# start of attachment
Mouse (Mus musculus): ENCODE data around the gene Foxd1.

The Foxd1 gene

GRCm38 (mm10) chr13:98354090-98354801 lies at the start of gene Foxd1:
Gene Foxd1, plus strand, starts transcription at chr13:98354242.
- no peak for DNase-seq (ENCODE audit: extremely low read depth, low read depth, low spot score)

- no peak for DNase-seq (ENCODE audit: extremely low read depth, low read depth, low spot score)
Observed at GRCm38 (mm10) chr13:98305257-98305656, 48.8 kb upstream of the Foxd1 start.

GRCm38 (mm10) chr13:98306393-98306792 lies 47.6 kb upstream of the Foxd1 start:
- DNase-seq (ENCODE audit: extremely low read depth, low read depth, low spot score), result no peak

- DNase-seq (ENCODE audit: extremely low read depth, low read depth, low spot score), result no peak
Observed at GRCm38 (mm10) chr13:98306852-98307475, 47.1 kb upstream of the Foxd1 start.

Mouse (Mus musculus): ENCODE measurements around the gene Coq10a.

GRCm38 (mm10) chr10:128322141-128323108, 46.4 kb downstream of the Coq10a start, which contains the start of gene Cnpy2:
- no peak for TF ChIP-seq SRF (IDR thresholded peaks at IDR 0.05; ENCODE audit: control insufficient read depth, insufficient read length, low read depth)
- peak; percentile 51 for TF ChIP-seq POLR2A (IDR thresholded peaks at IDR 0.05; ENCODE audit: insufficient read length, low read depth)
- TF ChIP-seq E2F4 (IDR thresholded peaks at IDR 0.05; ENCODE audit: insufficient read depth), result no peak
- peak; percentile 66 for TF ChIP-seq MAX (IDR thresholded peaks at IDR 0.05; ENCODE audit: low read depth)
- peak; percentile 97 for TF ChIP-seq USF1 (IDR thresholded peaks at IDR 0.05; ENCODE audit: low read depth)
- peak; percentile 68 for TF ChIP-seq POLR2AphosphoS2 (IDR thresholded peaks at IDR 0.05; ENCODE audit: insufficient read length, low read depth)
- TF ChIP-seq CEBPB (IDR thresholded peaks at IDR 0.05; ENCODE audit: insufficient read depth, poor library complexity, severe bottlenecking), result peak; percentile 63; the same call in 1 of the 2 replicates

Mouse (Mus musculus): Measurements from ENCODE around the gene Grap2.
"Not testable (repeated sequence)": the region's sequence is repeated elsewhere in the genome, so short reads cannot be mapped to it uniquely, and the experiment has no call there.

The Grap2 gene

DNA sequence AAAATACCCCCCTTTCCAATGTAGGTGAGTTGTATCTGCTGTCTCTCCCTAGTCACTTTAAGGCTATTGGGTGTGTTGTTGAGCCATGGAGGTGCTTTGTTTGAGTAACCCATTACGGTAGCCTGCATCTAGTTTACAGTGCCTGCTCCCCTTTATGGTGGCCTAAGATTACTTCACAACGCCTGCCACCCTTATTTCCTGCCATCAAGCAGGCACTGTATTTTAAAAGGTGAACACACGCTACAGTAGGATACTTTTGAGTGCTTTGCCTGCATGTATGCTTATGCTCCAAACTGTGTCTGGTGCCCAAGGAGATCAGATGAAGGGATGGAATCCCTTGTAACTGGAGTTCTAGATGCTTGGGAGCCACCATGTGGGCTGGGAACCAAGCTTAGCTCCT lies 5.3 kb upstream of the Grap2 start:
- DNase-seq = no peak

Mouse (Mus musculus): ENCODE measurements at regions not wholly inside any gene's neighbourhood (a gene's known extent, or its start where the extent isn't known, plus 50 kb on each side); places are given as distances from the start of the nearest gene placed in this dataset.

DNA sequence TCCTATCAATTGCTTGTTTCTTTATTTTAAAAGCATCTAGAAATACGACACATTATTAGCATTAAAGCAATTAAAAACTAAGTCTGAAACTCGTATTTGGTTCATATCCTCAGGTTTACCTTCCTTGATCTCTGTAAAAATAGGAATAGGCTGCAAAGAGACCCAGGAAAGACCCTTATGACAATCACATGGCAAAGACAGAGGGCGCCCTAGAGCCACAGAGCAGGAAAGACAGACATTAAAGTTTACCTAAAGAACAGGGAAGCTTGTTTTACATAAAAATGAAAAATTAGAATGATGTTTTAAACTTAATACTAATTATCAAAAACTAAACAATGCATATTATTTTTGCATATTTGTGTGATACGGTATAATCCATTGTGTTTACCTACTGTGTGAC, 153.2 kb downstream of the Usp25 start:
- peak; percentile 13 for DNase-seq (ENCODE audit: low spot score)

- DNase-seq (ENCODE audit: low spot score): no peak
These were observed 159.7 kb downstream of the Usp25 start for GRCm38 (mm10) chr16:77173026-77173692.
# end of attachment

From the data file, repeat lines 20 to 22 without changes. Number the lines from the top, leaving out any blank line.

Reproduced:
- TF ChIP-seq CEBPB (IDR thresholded peaks at IDR 0.05; ENCODE audit: insufficient read depth, poor library complexity, severe bottlenecking), result peak; percentile 63; the same call in 1 of the 2 replicates

Mouse (Mus musculus): Measurements from ENCODE around the gene Grap2.
"Not testable (repeated sequence)": the region's sequence is repeated elsewhere in the genome, so short reads cannot be mapped to it uniquely, and the experiment has no call there.